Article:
the nerve cells, requiring a non-alco
holic tonic. As the nerves get their
nourishment from the blood the treat
ment must be directed toward building
up t,he blood. Dr. Williams' Pink Pills
act directly on the blood and with
proper Vegulation of the diet have
proved of the greatest benefit in many
cases of neurasthenia. A tendency to
anaemia, or bloodlessness, shown by
most neurasthenic patients, is also cor
rected by these tonic pills. Your own
druggist sells Dr. Williams' Pink Pills.
"Two useful books, "Diseases of the
Nervous System" and "What to Eat and
How to Eat," will be sent free by the
Dr. Williams Medicine Co., Schenec
tady. N. Y, if you mention this paper.
Who Is She?
The Film of Wonderful
Surprises, Daring and Thrills
The equal of which you
have never seen
A POSITIVE NOVELTY
See her today until Sunday
lOc No Raise
one, considering selling conditions. The
wholesale price of canned fruit, it was
asserted, has not been reduced since
4 cents a pound was paid to the grow
ers, and it was argued that the price
this year should not be lower than that.
A committee was named to com
municate with growers not affiliated
with the association to induce them
to become members. It is the be
lief of the dealers that the organiza
tion will become such a power that
the prices demanded by it will be ob
tained. L. M. Roberts, of Salem, was ap
pointed Bales agent. Charges were
made by several members that canners
had combined to keep down the prices
of berries, and it was decided to make
war on them if necessary.
MOTOR FEES MOUNT HIGH
$64,336 In Five Months This Year
Exceeds AH of 1013.
SALEM, Or., June 2. (Special.)
Secretary of State Olcott today an
nounced that the fees received for
Daily Excursions East
VIA THE NORTH BANK ROAD
Chicago 9 T2.50
St. Louis. 70.00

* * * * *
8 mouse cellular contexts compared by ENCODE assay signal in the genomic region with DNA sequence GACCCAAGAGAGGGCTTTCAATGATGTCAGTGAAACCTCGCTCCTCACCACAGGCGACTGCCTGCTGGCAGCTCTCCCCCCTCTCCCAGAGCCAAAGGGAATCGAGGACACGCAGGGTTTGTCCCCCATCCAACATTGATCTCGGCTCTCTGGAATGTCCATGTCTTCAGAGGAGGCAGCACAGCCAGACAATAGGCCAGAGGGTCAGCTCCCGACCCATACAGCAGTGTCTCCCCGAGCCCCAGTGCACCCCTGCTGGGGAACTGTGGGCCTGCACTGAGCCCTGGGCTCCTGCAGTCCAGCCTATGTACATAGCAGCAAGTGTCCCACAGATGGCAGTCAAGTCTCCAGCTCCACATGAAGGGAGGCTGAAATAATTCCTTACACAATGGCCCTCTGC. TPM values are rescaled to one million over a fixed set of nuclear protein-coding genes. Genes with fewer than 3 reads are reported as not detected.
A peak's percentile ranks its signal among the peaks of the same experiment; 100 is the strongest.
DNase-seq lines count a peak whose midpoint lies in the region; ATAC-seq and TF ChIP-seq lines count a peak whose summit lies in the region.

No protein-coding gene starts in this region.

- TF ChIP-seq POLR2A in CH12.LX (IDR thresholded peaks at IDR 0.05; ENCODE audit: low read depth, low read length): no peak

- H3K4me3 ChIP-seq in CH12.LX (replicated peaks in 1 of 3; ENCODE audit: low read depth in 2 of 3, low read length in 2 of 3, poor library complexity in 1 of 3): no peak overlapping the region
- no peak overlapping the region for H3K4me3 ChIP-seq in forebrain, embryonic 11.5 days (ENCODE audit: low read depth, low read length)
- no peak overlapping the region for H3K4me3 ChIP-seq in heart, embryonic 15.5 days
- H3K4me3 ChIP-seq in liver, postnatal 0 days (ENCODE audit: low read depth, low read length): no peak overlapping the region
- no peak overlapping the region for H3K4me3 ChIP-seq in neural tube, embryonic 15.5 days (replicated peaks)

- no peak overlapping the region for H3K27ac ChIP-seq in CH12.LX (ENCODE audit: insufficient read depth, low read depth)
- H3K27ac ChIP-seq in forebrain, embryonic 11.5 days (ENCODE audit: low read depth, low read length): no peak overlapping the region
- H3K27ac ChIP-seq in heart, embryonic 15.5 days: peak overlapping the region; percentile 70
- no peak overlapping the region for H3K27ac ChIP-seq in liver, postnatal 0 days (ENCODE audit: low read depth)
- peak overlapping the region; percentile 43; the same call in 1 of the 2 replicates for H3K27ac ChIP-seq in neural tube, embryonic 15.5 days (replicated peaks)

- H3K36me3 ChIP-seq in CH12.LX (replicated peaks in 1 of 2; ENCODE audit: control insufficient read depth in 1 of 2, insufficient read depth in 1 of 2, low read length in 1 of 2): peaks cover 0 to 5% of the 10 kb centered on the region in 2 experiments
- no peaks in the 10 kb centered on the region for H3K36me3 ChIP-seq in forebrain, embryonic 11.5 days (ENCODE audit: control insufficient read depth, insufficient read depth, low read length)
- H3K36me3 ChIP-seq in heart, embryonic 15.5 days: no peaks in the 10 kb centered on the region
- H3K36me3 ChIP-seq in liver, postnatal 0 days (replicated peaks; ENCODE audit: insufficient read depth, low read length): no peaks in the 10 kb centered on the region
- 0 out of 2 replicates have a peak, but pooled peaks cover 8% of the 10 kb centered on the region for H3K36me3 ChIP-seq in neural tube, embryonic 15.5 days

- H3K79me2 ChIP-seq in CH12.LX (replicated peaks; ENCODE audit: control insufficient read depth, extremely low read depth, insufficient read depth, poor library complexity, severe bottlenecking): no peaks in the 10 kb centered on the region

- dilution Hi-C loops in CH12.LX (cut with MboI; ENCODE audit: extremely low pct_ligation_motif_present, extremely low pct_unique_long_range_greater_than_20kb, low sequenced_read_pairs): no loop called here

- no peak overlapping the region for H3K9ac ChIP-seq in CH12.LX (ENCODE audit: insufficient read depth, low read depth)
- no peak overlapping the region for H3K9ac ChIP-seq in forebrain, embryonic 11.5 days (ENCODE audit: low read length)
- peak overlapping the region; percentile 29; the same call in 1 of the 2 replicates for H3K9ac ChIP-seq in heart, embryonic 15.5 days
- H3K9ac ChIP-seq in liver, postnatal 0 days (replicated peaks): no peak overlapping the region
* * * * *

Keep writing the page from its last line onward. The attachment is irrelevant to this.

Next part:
St Paul 60.00
Kansas City. tiO.OO
Denver. 55. OO
Rates Quoted to Other Points in Proportion.
Ticket Sale June 1 to September 30. Stopovers permitted
in both directions, with choice of routes going and coming.
Via California, in one direction, $17.50 higher. Limit of re
turn, October 31.
ROUTE OF FAMOUS TRAINS "THE ORIEXTATi LIMIT
ED," via GREAT NORTHERN RY.; "THE TfORTII COAST
LIMITED," via NORTHERN PACIFIC RY.
WRITE YOUR FRIENDS
who intend to tour the Pacific Northwest to get tickets via
the Columbia River Scenic Route, between Spokane, Portland
and the Pacific Ocean.
Reservations and other details at
City Ticket Office Fifth and Stark
North Bank Station Tenth and Hoyt
THIS PAPER TO YOU
V tikJ"prJ'Lj f j,7i tt J'--'----'f"--:X-... ..7iy
HOW TO GET IT ALMOST FREE
Clip out and present sis aoupons like the above, bearing consecutive;
dates, together with out special price of 28c. The books are oa
beautifully bound in rich Mart on cover stamped In Koid. artistic ts
lay design, with 1C full-pas portraits of the world's moat
famous sinners, and comp et dictionary of musical tarma.
VIIT-OF-TOWH KlkADERS WILL ADO Ho KITUA i'OU POSTAGE
"HEART flNRQ ' Tn book with a soult 400 of ths sons
IILUH OUilUd treasure, of th world In on volume of 60
Eases, Chosen toy 10,000 music lor era Four years to complete the
ook. More than 100,000 of til is unique volume have already goa
into th fcomes at the retail price i f tl.bO pur volume, livery sou s
asm ot melodjr.
in Price lOc
motor vehicle registrations in May
totalled $6468. In May. 1913. 6134 was
collected and in May, 1912, J3657.50.
The fees for registrations from Janu
ary 1 to June 1 totalled $64,336.50. as
against $44,159 in 1913 and $33,821.50
The fees received in 1911 totalled
$27,316; in 1912. $42,994, and in 1913.
$56,873, a larger amount having been
collected in five months of this year
than was collected during the whole of
last year. The fees are paid by owners
of automobiles, motorcycles, dealers
VILLAGE BANK IS ROBBED
Auto Party Blows Sufe, Obtains
$2 50 0 and Escapes.
CHAMPAIGN, 111, June 2. Five rob
bers invaded the village of Mahomet
early today in an electric automobile,
and while several of the band stood
guard in front of Busey's Bank, the
others blew open the safe.
The men took $2500 and escaped.
New York.-. .
Cincinnati. . ,
Des Moines. .
i t i C tTI
33 .i a J&
98cSecurethe $2.50 Volume